Below is the newest installation of Research News Reporter (RNR) Online. Previous editions can be viewed in the Archives.
IWPR's Research News Reporter is distributed to highlight informative, innovative, and sometimes controversial research related to women and their families.
Research Making the News
Research Making News ____________________________
Each selection includes a short excerpt, link to the news article, and link to the research cited:
By Stephanie Bouchard
Healthcare Finance News
May 17, 2011
Citing: Paid Sick Days in Connecticut Would Improve Health Outcomes, Help Control Health Care Costs by Kevin Miller, Ph.D., Robert Drago, Ph.D., and Claudia Williams, Institute for Women's Policy Research
"As the Connecticut Legislature debates a bill requiring private businesses to provide paid sick days to its workers, the Institute for Women's Policy Research has issued a report saying paid sick days will save the state--and the healthcare system--money.
IWPR [...] based its report on an analysis of data from the National Health Interview Survey. The analysis found that those with paid sick days "experience better self-reported health, a lower likelihood of delayed medical care, and fewer visits to hospital emergency departments.
The IWPR reports that 37 percent of Connecticut's private sector workforce (471,000 workers) are without paid sick days. The organization determined that if those workers were to gain paid sick days, "nearly 26,000 emergency department visits per year would be prevented, resulting in healthcare cost reductions of $18 million annually" and saving Connecticut taxpayers an estimated $4.7 million annually from reduced emergency department use."
By Ryan MacClanathan
May 16, 2011
Citing: The Potential Impact of the Great Recession on Future Retirement Incomes by Barbara A. Butrica, Richard W. Johnson, and Karen E. Smith, Center for Retirement Research
"[...A] new study says the Great Recession may have permanently reduced future retirees' incomes by an average of $2,300 a year.
Somewhat surprisingly, it's not the nation's high unemployment rate that receives the brunt of the blame. Instead, it's the widespread slowdown in wage growth, which many economists predict will become permanent, that's having the biggest impact on our golden years' finances, according to the study. [...]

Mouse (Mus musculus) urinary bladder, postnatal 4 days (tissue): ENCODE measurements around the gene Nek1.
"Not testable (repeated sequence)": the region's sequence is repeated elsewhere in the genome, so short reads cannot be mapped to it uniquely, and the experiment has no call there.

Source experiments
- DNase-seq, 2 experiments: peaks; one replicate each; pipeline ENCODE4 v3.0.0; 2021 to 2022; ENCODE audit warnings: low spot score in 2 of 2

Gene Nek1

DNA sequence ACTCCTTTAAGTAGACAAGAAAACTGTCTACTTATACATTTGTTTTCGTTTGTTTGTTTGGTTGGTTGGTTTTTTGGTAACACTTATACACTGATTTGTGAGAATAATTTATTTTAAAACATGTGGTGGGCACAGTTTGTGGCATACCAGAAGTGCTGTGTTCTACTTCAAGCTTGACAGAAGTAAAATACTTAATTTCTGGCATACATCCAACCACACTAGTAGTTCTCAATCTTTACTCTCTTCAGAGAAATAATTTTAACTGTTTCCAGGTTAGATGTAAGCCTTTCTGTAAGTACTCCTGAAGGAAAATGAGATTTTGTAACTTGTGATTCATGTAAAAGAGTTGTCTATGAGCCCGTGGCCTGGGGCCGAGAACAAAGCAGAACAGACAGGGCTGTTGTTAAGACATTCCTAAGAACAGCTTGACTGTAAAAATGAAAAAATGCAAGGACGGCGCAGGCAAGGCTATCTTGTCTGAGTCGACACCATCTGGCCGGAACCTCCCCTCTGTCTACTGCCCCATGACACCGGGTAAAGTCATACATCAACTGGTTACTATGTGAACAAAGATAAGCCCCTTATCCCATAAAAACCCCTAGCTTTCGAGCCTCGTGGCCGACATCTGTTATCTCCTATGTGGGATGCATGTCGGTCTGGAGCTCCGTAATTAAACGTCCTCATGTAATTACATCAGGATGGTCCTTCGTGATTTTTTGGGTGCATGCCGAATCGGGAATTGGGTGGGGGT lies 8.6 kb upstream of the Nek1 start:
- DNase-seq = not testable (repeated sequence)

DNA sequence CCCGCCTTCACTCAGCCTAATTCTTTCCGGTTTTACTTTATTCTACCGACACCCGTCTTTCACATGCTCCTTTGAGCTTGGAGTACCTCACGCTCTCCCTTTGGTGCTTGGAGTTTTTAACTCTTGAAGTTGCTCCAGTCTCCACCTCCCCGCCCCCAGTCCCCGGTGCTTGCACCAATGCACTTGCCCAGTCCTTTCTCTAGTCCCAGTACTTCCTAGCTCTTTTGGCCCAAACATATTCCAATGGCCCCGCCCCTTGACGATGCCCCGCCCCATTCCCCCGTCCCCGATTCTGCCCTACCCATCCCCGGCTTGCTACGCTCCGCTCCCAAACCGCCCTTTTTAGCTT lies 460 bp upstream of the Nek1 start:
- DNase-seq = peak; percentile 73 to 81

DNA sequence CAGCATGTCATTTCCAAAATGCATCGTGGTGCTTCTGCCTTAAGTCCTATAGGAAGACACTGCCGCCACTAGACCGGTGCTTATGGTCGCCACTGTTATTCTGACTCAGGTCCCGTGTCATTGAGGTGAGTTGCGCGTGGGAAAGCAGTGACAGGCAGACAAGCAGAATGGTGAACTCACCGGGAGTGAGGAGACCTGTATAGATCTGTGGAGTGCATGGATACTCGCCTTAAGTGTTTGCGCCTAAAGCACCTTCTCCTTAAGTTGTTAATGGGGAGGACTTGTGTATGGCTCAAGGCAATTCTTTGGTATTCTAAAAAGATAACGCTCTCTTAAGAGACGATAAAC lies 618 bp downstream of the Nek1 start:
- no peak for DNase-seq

Some highlights of the study:
·Workers between the ages of 25 and 34 in 2008 (the height of the recession) will see an average drop of 4.9 percent in retirement income after age 70--a hit to their pocketbooks of roughly $3,000 a year. Furthermore, the slowdown in wage growth will accumulate over their entire careers.
·Those between the ages of 55 to 64 in 2008 will see a 4.1 percent drop in retirement income, primarily in the form of lower Social Security benefits. This problem is compounded by the fact that many older workers who lost their jobs during the recession were forced into early retirement. [...]
·The decline in household income will increase the number of Americans living on limited incomes at age 70. Among people between the ages of 25 to 64 in 2008, the share with incomes below 125 percent of the federal poverty level at age 70 will increase 7.4 percent. That translates into an additional 711,000 adults living in or near poverty."
By Sabrina Tavernise
The New York Times
May 18, 2011
Citing: Number, Timing, and Duration of Marriages and Divorces: 2009 by Rose M. Kreider and Renee Ellis, U.S. Census Bureau
"Nearly half of all women between the ages of 25 and 29 have never been married, up from about a quarter of that age group in 1986, according to a report released on Wednesday by the Census Bureau.
The report, which highlighted shifting patterns of marriage and divorce since the 1940s, was based on decades of census data and a survey of about 55,000 adults in 2009.
Among the changes found in the research is the rising median age of first marriages, which in 1950 was 23 for men and 20 for women. In 2009, it was 28 for men and 26 for women.
Divorce rates have leveled off after reaching a high around 1980, the report said. In 2009, about 35 percent of women 40 to 49 had divorced, down from 40 percent in 1996.